Fluoropyrimidines are analogs of nucleic acid bases which inhibit synthesis of DNA and RNA. These are some of the most widely use anticancer drugs and examples include 5-fluorouracil (5FU) and capecitabine (an oral prodrug of 5FU). Fluoropyrimidine-associated cardiotoxicity presents primarily with cardiac ischemia caused by coronary vasospasm or endothelial damage, although these are not the only mechanisms by which these drugs can damage the cardiovascular system (3). This is a phenomenon which typically occurs early in therapy after 1-2 cycles and its incidence varies greatly with the mode of administration, occurring in >10% of patients treated with a 5FU infusion (or continuous capecitabine) versus in 3-5% of those who receive the 5FU as a bolus.  

  1. What is the management of fluoropyrimidine-associated cardiotoxicity? 

Rechallenge is possible in select patients who take active part in the decision-making process and who are deemed to derive substantially larger benefits than risks from continuing. When done, rechallenges usually take place in an inpatient setting with close monitoring and co-administration of calcium channel blockers and nitrates. 

  1. Is it possible to rechallenge patients with ischemic symptoms induced by fluoropyrimidine treatment? 

Generally, presentations are clinically apparent with symptoms of ischemia and management necessarily includes holding the drug and performing an ischemic work-up which may require invasive testing such as coronary angiography. If there is a clear temporal association with fluoropyrimidine use and ischemic symptoms, a multidisciplinary discussion on whether treatment should be continued is warranted.  

  1. What is unique about the cardiotoxicity of oncology therapy in lung cancer patients? 

Lung cancer patients are the perfect storm for cardiotoxicity. The prevalence of smoking is very high in this particular cohort which correlates with preexisting cardiovascular disease. Furthermore, radiation to the chest, tyrosine kinase inhibitors (TKIs) targeting EGFR or ALK, and immune checkpoint inhibitors are frequently part of the treatment schema and have defined cardiovascular toxicities (4). As such, these patients are very likely to benefit from cardiology consultation and optimization of cardiovascular risk factors prior to initiating cancer therapy.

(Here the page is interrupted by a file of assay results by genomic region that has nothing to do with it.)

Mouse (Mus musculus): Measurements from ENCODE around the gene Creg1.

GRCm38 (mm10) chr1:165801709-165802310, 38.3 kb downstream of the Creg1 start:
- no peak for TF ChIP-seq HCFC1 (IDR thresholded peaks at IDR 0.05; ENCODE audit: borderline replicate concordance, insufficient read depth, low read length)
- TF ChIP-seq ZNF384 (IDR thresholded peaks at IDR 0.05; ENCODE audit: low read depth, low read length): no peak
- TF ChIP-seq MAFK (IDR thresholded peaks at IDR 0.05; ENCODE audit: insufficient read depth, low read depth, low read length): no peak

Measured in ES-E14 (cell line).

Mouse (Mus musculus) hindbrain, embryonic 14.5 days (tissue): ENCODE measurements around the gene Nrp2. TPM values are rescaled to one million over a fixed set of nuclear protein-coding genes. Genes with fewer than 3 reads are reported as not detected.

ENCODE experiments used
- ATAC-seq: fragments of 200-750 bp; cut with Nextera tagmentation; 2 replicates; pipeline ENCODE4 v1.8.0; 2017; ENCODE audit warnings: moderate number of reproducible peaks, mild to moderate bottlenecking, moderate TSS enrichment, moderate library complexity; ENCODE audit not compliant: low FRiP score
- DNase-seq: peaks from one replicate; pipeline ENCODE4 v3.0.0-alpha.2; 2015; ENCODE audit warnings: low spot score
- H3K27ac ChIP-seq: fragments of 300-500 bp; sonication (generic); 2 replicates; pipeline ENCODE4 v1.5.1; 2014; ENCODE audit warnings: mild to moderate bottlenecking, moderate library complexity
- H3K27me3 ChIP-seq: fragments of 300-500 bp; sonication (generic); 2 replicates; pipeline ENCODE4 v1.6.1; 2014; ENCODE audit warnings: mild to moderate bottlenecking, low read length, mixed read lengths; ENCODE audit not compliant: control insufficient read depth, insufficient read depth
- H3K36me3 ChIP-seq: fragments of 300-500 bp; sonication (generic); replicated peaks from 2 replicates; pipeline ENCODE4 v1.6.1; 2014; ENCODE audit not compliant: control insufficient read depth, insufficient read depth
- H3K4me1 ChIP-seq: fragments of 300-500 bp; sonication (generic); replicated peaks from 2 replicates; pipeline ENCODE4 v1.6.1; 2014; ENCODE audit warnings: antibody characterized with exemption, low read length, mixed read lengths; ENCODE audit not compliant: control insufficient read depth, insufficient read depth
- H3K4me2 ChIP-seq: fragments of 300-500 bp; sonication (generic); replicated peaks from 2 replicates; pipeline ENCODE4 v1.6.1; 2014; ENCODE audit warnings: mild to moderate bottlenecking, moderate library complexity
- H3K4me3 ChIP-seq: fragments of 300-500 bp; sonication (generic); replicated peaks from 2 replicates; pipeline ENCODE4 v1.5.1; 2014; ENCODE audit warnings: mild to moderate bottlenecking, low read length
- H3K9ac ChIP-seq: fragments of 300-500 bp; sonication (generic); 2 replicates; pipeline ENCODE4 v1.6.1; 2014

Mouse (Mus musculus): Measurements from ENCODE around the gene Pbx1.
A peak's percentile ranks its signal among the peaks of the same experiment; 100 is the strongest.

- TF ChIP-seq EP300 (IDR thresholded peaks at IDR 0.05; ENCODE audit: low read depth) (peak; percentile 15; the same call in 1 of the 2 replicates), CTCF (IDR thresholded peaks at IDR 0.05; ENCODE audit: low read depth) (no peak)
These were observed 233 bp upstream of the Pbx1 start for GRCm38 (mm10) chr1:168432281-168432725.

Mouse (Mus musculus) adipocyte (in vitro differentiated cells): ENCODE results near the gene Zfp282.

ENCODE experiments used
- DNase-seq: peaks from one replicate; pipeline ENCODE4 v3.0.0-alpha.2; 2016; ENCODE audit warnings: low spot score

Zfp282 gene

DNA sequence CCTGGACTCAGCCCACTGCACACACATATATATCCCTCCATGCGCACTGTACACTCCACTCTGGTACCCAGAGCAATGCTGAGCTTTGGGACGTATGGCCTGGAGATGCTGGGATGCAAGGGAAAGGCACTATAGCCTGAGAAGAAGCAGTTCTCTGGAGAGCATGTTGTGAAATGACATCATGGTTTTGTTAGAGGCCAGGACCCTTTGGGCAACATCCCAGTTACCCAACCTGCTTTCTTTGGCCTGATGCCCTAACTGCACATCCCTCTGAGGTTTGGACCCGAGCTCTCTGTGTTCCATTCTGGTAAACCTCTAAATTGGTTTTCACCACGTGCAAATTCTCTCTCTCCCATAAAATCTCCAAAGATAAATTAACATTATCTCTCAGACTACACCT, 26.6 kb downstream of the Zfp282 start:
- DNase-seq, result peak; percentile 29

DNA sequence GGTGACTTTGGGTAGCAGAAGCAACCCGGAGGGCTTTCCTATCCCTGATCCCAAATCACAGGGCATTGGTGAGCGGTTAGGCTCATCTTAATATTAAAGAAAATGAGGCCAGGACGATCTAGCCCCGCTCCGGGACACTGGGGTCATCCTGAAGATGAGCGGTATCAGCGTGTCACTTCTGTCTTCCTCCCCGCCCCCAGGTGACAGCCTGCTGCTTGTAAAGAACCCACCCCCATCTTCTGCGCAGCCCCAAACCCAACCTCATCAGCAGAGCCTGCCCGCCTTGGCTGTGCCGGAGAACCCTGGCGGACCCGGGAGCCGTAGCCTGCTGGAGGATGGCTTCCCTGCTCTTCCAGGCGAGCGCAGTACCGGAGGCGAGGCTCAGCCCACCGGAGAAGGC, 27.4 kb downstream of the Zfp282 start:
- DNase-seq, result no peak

1. What is the cardiovascular toxicity of TKIs? 

These systemic treatments were initially developed for metastatic disease but are now making their way into the adjuvant setting. These drugs can maintain efficacy for a long time which translates into prolonged exposure and cardiovascular side effects such as hypertension and QT prolongation.  

  1. What is the cardiovascular toxicity of immune checkpoint inhibitors? 

Immune checkpoint inhibitors can cause hyperactivation of the immune system resulting in immune attack of normal structures, such as the myocardium. While immune-mediated myocarditis is uncommon (1-2%), it can be very severe with mortality rates approaching 50%, underlining the importance of early recognition and treatment. 

References – Cancer Therapy-Related Cardiac Dysfunction (CTRCD) – The Oncologist Perspective with Dr. Susan Dent

1. Lyon AR, López-Fernández T, Couch LS, et al. 2022 ESC Guidelines on cardio-oncology developed in collaboration with the European Hematology Association (EHA), the European Society for Therapeutic Radiology and Oncology (ESTRO) and the International Cardio-Oncology Society (IC-OS): Developed by the task force on cardio-oncology of the European Society of Cardiology (ESC). European Heart Journal. Published online August 26, 2022:ehac244. doi:10.1093/eurheartj/ehac244 

2. Dent SF, Morse A, Burnette S, Guha A, Moore H. Cardiovascular Toxicity of Novel HER2-Targeted Therapies in the Treatment of Breast Cancer. Current Oncology Reports. 2021;23(11). doi:10.1007/s11912-021-01114-x 

3. Sara JD, Kaur J, Khodadadi R, et al. 5-fluorouracil and cardiotoxicity: a review. Ther Adv Med Oncol. 2018;10:1758835918780140. doi:10.1177/1758835918780140 

4. Kunimasa K, Kamada R, Oka T, et al. Cardiac Adverse Events in EGFR-Mutated Non-Small Cell Lung Cancer Treated With Osimertinib. JACC: CardioOncology. 2020;2(1):1-10. doi:10.1016/j.jaccao.2020.02.003 

Meet Our Collaborators

International Cardio-Oncology Society ( IC-OS). IC-OS exits to advance cardiovascular care of cancer patients and survivors by promoting collaboration among researchers, educators and clinicians around the world. Learn more at https://ic-os.org/.